Being on your phone  doesn’t seem like a big deal but once I told Justin how alone it made me feel, he admitted he felt the same way when I was on my phone and we realized just how big an impact our phones had. We’re still reclaiming our phone freedom but so far it’s been great and I’d like to encourage you to be cognizant of your phone time.

Remember, you own your phone, not the other way around.

Water into Wine

A message keeps coming through to me lately, it’s that I need to turn my weaknesses into strengths.

Writing for me is a weakness. It’s something I’m drawn to, something that I know I need to cultivate but I keep putting it aside. When writing is added to my “to do” list it’s the last thing I work on and it always/usually gets ignored.

I know why I ignore my writing, between assuming that I’ll never be good enough, thinking I have nothing to say and my fear of judgement (specifically in written format) this isn’t easy for me, but I know the more I do it the better I’ll become and the better I’ll become the more confidence I’ll have to get my novel published.

For a long time I fought writing. I never even thought of it as an option much like most blind people don’t paint and most deaf people don’t listen to music (let alone compose it) but writing kept creeping up in the back of my head that I’ve got stories to tell, and I love figuring out how the pieces of a story fit together so here I am. Reviving my personal blog and working on the 2nd draft of my novel.

I wrote my novel last year, and casting aside my fears and doubts I let my husband read it. He has an MFA in screenwriting so he knows a few things about story and he ripped it apart. I mean that in the best possible way, his few edits exploded my story but they also felt like a guide showing me the forest for the trees. It was great, however I’ve lost some steam, which is why I’m being sent the message to continue turning my weakness into a strength.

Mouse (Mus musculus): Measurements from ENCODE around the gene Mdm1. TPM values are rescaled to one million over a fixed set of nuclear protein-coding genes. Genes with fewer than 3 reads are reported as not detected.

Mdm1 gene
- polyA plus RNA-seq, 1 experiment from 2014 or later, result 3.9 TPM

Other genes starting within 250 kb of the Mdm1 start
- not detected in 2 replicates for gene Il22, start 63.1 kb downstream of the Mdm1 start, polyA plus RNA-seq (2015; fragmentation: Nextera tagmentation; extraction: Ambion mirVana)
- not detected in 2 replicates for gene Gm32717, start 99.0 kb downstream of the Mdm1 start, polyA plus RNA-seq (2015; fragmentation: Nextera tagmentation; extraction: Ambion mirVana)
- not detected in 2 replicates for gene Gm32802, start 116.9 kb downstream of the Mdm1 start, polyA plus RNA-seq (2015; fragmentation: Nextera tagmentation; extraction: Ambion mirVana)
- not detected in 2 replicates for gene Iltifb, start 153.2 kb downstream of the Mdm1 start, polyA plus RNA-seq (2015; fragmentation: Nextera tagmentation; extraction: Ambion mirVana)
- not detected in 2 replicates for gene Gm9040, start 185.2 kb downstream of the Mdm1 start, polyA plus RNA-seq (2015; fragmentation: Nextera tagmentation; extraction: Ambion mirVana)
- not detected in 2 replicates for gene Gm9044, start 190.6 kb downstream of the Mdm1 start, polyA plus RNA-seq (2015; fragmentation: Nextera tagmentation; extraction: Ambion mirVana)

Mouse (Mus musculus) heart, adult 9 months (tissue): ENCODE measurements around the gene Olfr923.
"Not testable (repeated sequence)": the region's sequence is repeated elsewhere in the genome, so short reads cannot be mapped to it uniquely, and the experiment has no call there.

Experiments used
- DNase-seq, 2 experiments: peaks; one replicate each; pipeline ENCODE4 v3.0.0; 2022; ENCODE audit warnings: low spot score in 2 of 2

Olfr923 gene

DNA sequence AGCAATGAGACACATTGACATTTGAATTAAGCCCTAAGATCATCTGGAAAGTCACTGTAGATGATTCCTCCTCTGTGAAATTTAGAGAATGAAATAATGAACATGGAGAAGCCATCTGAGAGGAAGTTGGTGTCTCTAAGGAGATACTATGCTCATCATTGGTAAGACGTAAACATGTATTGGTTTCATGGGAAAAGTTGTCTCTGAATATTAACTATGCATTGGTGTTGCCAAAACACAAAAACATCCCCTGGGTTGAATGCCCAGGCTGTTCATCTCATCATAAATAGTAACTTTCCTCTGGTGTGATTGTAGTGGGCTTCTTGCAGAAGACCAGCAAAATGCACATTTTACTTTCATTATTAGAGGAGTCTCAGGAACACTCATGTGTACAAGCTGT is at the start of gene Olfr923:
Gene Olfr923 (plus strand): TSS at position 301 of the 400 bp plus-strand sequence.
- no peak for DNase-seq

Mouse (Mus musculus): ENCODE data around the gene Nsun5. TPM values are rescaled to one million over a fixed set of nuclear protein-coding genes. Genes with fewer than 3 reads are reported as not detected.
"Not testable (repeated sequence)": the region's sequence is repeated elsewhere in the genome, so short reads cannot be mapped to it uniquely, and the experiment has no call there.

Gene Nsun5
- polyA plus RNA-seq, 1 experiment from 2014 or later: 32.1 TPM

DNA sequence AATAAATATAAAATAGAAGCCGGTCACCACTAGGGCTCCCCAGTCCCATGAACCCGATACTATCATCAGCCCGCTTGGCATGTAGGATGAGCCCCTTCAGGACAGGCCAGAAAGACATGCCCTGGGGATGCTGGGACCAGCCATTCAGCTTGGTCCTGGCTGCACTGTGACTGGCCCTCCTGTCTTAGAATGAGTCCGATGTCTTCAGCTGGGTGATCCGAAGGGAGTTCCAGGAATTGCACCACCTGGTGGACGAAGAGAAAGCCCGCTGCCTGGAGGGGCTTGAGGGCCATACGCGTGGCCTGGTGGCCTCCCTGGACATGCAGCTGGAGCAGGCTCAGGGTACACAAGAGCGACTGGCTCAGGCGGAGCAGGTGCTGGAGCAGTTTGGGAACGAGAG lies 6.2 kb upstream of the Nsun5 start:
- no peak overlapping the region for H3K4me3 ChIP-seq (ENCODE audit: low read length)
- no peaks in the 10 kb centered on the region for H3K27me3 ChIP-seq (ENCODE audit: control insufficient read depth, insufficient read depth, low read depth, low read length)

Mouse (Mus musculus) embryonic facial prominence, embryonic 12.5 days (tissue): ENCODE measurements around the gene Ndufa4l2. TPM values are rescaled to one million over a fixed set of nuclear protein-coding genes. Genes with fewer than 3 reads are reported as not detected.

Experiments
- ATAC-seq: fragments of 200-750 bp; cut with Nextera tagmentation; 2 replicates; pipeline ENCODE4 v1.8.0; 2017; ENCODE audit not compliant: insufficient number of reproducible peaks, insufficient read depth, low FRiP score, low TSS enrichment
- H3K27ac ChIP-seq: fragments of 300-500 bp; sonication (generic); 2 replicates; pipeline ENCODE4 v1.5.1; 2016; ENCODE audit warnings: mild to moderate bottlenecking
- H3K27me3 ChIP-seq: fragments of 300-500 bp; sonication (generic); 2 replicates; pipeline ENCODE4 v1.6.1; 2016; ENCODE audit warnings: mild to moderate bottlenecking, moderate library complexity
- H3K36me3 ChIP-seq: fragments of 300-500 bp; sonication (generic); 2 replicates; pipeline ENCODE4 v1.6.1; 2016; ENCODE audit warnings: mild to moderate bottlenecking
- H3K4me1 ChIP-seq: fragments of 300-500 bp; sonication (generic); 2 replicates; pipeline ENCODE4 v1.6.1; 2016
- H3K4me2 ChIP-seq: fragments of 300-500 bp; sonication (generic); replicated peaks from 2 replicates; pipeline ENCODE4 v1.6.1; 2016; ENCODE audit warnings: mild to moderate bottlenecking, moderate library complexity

I need this message now more than ever and each time it comes to me it feels like a smack in the forehead because it’s so true, a weakness is only that if you do nothing to fix it. And that’s exactly what I’m going to do.

Networking for Introverts


No matter how badly you need a job or how hard you try, if you’re an introvert the quicker you accept the fact that networking is extremely draining and difficult for us the better off you’ll be. Don’t get me wrong, that doesn’t mean we can’t do it, it just means it will never be something that comes naturally.

Fortunately, like any other weakness, it’s only a weakness until you acknowledge it and do something about it.